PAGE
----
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Instrument Rated: Air Travel for Musicians

A4A member airlines recognize the importance and value of musical instruments to their customers. Delivering our passengers – and their valued belongings – safely and on time is our highest priority.

The Department of Transportation (DOT) recently adopted a new regulation (effective March 6, 2015) concerning the carriage of musical instruments. In general, small musical instruments can be transported as your one carry-on baggage item if there is room in the overhead compartment or under the seat when you board and the instrument can be stowed safely.

Before flying, we recommend that you contact your airline to discuss your instrument travel plans. One factor to remember is that smaller, regional aircraft can have limited overhead compartments. Also, it probably goes without saying, but be sure you invest in the right case for your instrument, whether you plan to carry it on or check it as cargo.

We also recommend that you allow yourself plenty of time at the airport. Having a specialty item can require a little more time to check baggage and navigate security. (See helpful information from the TSA regarding carrying instruments through screening checkpoints.)

To assist you in understanding airline policies, listed below are links to the pages on our members’ websites that explain their policies.

Baggage Policies for Traveling with Musical Instruments on A4A Member Airlines 

Airline Carry-On Baggage Cabin Seat Baggage Checked Baggage
Alaska Airlines
Baggage Policy
Standard carry-on policy applies. Large musical instruments may be accepted as cabin seat baggage with purchase of full adult fare. Standard checked bag policy applies.
American Airlines
Instrument Policy
A musical instrument may be taken onboard as your one carry-on bag, regardless of its size, as long as it can be safely stowed in an approved carry-on stowage location and space is available when you board. Instruments that are too large to be stowed in an approved carry-on stowage location, or are too fragile to be checked may still be taken in the cabin and transported in a passenger seat if certain requirements are met, including purchase of a ticket for an additional seat. Musical instruments can be checked as baggage. Liability for damage to checked instruments is limited under certain conditions explained on the AA website and in the contract of carriage.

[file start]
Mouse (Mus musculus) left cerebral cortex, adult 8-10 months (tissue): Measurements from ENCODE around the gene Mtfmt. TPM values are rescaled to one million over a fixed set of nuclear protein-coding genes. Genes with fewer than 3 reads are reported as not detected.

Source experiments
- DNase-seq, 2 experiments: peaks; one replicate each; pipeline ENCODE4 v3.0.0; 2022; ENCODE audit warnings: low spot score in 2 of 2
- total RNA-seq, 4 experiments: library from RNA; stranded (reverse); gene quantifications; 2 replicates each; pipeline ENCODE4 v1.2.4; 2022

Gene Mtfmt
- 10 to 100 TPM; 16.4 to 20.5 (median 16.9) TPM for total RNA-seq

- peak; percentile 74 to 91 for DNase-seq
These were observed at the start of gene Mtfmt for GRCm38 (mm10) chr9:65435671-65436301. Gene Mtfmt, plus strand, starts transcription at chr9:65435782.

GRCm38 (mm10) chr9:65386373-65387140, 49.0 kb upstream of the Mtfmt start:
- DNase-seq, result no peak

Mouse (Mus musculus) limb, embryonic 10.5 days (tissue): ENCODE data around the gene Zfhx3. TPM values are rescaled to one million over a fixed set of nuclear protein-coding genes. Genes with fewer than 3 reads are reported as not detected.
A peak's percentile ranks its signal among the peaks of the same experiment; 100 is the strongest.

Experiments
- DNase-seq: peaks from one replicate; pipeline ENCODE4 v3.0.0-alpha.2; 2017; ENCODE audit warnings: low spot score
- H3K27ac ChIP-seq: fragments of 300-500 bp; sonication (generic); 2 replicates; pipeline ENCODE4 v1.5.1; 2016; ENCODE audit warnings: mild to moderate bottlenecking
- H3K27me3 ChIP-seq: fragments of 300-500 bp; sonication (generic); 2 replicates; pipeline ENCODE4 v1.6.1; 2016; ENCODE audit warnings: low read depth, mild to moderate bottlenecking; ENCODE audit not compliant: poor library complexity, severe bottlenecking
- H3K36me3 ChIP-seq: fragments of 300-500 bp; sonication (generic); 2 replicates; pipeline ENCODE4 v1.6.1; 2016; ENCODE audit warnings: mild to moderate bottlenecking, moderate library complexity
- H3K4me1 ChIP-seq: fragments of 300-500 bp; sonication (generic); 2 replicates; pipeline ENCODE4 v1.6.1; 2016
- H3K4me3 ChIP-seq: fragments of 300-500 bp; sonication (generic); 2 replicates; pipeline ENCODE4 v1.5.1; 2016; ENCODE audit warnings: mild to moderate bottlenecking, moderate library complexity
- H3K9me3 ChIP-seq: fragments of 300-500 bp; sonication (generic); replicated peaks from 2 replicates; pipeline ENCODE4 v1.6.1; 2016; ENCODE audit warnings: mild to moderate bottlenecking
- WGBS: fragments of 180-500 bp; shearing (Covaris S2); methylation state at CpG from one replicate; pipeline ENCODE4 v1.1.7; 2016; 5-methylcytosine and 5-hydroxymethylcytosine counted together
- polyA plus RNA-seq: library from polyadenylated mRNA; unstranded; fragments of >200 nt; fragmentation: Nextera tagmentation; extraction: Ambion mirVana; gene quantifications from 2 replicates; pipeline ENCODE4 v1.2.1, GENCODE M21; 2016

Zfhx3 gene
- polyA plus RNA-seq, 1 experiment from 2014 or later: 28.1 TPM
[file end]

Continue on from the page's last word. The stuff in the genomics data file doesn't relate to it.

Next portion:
Hawaiian Airlines
Baggage Policy
Standard carry-on policy applies. Passengers may purchase a seat for their fragile and/or bulky items. Most musical instruments may be checked if certain requirements are met.
JetBlue Airways
Instrument Policy
A musical instrument is allowed in place of one carry-on item, provided it can be stowed properly under the seat or in an overhead bin at the time of boarding. Musical instruments of a size that prevents the instrument from being handled as normal carry-on baggage will be accepted in the cabin and are subject to certain requirements. A musical instrument will count as one piece of checked baggage and are subject to all applicable baggage fees.
Southwest Airlines
Instrument Policy
Musical instruments do not have to meet sizing requirements for carry-on items and will be accepted if they can be stowed safely under the seat or in an overhead bin at the time of boarding. In the event you are traveling with a musical instrument that cannot be stowed safely as carry-on luggage, or is fragile in nature, you may purchase a seat for the instrument and carry it in the cabin under certain conditions. Some musical instruments cannot be secured in a seat and must be transported as checked baggage, subject to applicable baggage fees.
United Airlines
Instrument Policy
A musical instrument may be carried on board as a carry-on item if it can be stowed safely overhead or in the seat in front of you at the time of boarding. A customer may purchase a ticket for a musical instrument which is too fragile or bulky to be handled as checked baggage. Upright basses and guitars will not be accepted as cabin-seat baggage. Checked instruments must meet certain requirements, including being packed in a hard-shell case.

Have questions that aren’t answered in this post? Check out the DOT’s FAQs!

Updated March 2017

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